The National  Memo Logo

Smart. Sharp. Funny. Fearless.

Monday, December 09, 2019 {{ new Date().getDay() }}

SAN FRANCISCO (AFP) – Microsoft announced Friday that chief executive Steve Ballmer would retire within 12 months as the company searches for a successor at the helm to the U.S. tech pioneer.

“There is never a perfect time for this type of transition, but now is the right time,” Ballmer said in a statement.

“My original thoughts on timing would have had my retirement happen in the middle of our company’s transformation to a devices and services company. We need a CEO who will be here longer term for this new direction.”

Ballmer took over as CEO in 2000 when co-founder Bill Gates stepped down from day-to-day operations at the company. At the time, Microsoft was the undisputed tech sector leader, and the world’s largest company in market value.

But, in recent years, Microsoft has struggled as consumers began to transition from desktop and laptop PCs to mobile devices.

While its Windows software is used on the vast majority of personal computers, Microsoft has had little impact in the fast-growing segments of tablets and smartphones.

Microsoft shares leapt nearly nine percent in pre-market trading on the news.

Ballmer, 57, will continue as CEO “and will lead Microsoft through the next steps of its transformation to a devices and services company that empowers people for the activities they value most,” said a statement from the Redmond, Washington, company.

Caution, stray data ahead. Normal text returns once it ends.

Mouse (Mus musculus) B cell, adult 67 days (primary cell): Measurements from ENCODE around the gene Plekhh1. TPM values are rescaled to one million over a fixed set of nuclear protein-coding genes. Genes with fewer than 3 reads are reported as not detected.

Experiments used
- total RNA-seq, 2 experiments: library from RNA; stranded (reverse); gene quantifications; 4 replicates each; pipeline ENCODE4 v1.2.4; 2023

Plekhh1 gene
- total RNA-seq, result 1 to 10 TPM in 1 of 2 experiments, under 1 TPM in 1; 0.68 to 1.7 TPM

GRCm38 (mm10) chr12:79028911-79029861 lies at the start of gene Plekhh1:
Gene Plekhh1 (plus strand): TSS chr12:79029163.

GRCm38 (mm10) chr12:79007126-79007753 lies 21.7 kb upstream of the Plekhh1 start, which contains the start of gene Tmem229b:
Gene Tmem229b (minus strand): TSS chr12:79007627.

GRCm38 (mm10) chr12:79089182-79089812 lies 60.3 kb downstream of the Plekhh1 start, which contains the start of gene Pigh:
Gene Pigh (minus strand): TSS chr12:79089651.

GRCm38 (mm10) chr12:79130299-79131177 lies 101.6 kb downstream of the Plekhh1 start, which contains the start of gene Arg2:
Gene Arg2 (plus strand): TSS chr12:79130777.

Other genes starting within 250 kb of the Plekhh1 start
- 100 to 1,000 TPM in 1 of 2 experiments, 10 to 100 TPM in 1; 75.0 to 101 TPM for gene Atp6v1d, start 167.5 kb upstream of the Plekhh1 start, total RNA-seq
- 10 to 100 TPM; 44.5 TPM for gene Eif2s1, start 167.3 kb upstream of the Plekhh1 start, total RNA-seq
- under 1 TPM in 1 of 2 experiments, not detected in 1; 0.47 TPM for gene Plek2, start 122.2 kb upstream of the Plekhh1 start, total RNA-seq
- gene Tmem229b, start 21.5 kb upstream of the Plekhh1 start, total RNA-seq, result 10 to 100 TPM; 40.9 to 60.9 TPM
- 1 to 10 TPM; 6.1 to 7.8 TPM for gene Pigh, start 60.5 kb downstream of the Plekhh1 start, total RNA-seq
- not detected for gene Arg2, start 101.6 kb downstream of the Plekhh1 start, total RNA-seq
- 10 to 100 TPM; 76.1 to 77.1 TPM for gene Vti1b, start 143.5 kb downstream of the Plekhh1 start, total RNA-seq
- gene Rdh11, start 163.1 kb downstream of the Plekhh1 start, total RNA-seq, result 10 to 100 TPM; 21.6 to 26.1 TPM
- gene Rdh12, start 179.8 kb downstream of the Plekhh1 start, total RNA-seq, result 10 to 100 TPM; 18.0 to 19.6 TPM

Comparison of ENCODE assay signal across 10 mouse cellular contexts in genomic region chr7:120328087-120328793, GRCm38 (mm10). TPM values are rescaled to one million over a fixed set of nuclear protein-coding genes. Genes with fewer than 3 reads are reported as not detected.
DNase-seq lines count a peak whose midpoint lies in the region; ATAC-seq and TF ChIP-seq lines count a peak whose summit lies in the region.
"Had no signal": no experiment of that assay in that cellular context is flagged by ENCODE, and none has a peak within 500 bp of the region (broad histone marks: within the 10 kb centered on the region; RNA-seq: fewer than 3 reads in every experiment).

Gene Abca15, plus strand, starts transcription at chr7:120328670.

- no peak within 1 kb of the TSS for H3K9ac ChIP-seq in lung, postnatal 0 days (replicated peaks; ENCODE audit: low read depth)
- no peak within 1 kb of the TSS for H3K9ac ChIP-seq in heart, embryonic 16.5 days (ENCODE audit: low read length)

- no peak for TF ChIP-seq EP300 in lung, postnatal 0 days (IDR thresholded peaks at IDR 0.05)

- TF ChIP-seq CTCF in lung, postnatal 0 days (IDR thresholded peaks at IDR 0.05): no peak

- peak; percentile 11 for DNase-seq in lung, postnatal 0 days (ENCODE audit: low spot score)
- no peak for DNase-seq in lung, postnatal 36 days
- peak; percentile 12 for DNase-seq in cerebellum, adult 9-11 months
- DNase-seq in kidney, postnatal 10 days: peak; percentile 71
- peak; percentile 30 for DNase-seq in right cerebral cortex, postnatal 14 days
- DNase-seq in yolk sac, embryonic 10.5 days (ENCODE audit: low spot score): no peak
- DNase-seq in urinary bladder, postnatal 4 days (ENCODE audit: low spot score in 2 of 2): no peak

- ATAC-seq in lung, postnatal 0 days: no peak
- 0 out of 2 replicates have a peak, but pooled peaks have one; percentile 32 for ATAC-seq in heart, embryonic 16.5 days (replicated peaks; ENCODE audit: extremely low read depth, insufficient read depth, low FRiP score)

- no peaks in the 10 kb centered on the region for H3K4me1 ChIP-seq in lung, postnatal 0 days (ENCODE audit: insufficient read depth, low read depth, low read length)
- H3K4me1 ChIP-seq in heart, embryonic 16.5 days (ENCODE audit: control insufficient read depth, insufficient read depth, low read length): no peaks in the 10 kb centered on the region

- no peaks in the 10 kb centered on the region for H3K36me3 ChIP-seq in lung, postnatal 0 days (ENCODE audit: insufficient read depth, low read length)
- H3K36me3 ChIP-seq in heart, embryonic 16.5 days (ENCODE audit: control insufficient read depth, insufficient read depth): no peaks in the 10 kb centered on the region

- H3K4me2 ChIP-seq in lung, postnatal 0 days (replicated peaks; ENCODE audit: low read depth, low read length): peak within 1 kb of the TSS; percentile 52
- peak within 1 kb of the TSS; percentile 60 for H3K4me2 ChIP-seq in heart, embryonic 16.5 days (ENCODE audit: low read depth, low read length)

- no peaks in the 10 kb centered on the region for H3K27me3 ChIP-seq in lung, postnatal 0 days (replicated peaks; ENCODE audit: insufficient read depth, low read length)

The board of directors has appointed a special committee to direct the process chaired by led independent director John Thompson and including Gates, Chuck Noski and Steve Luczo.

Microsoft said it is working with Heidrick & Struggles International Inc., an executive recruiting firm, and will consider both external and internal candidates.

“As a member of the succession planning committee, I’ll work closely with the other members of the board to identify a great new CEO,” said Gates.

“We’re fortunate to have Steve in his role until the new CEO assumes these duties.”

Photo Credit: AFP/Justin Sullivan

Advertising

Start your day with National Memo Newsletter

Know first.

The opinions that matter. Delivered to your inbox every morning

Dr. Mehmet Oz

Sean Parnell, the Trump-anointed candidate for Senate in Pennsylvania, dropped out of the race a week ago after a custody hearing that featured lurid details of his relationship with his ex-wife. Laurie Snell alleged that Parnell had struck her, choked her, left her by the side of the road and hit one of their sons hard enough to leave a welt on the boy's back. Parnell countered that she had invented all of it.

Custody battles are infamous for exaggerated accusations and heated denials, and it's difficult for outsiders to know whom to believe and how much. But Parnell's comments off the witness stand didn't burnish his credibility. Appearing on Fox Nation, for example, Parnell opined, "I feel like the whole 'happy wife, happy life' nonsense has done nothing but raise one generation of woman tyrants after the next." He wasn't finished. "Now there's an entire generation of men that don't want to put up with the BS of a high-maintenance, narcissistic woman." Well. Someone seems to be dealing with anger issues. The would-be — er, rather, won't-be — senator concluded with a short sermon on biology: "From an evolutionary standpoint, it used to be, you know, women were attracted to your strength because you could defend them from dinosaurs." Where does the GOP find these geniuses?

Keep reading... Show less
x
{{ post.roar_specific_data.api_data.analytics }}